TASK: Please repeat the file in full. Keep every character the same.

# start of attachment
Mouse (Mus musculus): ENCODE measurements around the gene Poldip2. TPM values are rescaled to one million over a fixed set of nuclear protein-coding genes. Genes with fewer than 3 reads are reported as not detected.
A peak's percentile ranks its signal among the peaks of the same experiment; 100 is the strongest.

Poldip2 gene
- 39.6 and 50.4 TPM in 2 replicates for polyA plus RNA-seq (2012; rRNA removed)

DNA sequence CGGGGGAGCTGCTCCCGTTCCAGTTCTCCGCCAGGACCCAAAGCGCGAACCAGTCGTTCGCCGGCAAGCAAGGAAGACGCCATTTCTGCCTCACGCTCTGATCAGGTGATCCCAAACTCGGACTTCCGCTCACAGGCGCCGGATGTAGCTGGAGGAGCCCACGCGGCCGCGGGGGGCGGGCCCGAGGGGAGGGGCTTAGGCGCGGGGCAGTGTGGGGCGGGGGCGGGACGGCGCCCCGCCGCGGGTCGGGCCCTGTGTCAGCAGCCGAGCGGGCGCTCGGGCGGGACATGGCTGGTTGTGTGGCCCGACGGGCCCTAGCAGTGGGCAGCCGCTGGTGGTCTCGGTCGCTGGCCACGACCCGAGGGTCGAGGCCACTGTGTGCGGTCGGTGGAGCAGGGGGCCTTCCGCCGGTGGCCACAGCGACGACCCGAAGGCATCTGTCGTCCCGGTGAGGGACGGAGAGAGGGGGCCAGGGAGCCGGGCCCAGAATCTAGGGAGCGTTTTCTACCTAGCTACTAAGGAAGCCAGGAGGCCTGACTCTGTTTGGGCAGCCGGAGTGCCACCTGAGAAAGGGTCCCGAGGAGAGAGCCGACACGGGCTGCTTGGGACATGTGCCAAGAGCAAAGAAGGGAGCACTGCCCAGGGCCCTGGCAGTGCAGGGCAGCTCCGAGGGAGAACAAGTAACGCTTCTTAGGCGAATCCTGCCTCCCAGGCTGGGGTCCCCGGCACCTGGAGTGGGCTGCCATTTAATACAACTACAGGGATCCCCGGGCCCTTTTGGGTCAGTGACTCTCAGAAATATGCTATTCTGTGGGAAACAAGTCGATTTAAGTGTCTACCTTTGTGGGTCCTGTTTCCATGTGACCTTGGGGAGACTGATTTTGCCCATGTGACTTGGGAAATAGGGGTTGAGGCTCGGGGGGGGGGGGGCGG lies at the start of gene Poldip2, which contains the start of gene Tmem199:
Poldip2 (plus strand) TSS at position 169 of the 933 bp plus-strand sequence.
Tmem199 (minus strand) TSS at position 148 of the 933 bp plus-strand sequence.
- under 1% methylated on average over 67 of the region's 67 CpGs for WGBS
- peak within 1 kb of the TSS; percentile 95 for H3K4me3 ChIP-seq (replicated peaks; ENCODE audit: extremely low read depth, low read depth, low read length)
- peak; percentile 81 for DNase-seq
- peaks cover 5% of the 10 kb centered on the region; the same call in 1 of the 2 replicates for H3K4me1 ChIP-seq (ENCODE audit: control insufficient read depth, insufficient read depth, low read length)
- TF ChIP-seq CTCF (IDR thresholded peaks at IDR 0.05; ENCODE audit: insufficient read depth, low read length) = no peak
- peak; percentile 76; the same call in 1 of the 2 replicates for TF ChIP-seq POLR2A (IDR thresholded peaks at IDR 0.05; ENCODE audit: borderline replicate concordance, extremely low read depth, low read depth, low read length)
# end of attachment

Mouse (Mus musculus): ENCODE measurements around the gene Poldip2. TPM values are rescaled to one million over a fixed set of nuclear protein-coding genes. Genes with fewer than 3 reads are reported as not detected.
A peak's percentile ranks its signal among the peaks of the same experiment; 100 is the strongest.

Poldip2 gene
- 39.6 and 50.4 TPM in 2 replicates for polyA plus RNA-seq (2012; rRNA removed)

DNA sequence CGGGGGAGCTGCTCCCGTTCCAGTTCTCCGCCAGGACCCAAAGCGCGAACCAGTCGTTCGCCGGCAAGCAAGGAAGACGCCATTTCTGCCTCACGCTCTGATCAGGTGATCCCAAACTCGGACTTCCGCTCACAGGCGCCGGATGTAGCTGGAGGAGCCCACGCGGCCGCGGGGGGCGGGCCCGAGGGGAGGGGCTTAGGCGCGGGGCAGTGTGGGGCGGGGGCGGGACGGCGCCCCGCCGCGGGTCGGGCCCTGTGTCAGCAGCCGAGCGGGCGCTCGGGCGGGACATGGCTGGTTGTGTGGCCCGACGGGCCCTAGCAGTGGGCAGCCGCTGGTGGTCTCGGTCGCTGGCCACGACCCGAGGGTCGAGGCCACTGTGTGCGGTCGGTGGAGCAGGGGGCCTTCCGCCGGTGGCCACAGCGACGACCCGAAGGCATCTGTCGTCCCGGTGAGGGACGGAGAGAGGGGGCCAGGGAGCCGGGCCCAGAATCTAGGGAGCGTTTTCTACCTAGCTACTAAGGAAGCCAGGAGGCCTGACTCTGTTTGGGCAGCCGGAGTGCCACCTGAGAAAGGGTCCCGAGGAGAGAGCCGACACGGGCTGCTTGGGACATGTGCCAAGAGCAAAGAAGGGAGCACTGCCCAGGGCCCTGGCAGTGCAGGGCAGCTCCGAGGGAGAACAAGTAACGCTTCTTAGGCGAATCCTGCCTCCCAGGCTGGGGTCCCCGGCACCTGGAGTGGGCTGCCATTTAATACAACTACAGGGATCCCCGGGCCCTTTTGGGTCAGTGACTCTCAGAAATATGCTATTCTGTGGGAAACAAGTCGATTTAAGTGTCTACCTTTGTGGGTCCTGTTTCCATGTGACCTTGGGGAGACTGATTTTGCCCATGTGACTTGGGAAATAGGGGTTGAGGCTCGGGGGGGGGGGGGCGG lies at the start of gene Poldip2, which contains the start of gene Tmem199:
Poldip2 (plus strand) TSS at position 169 of the 933 bp plus-strand sequence.
Tmem199 (minus strand) TSS at position 148 of the 933 bp plus-strand sequence.
- under 1% methylated on average over 67 of the region's 67 CpGs for WGBS
- peak within 1 kb of the TSS; percentile 95 for H3K4me3 ChIP-seq (replicated peaks; ENCODE audit: extremely low read depth, low read depth, low read length)
- peak; percentile 81 for DNase-seq
- peaks cover 5% of the 10 kb centered on the region; the same call in 1 of the 2 replicates for H3K4me1 ChIP-seq (ENCODE audit: control insufficient read depth, insufficient read depth, low read length)
- TF ChIP-seq CTCF (IDR thresholded peaks at IDR 0.05; ENCODE audit: insufficient read depth, low read length) = no peak
- peak; percentile 76; the same call in 1 of the 2 replicates for TF ChIP-seq POLR2A (IDR thresholded peaks at IDR 0.05; ENCODE audit: borderline replicate concordance, extremely low read depth, low read depth, low read length)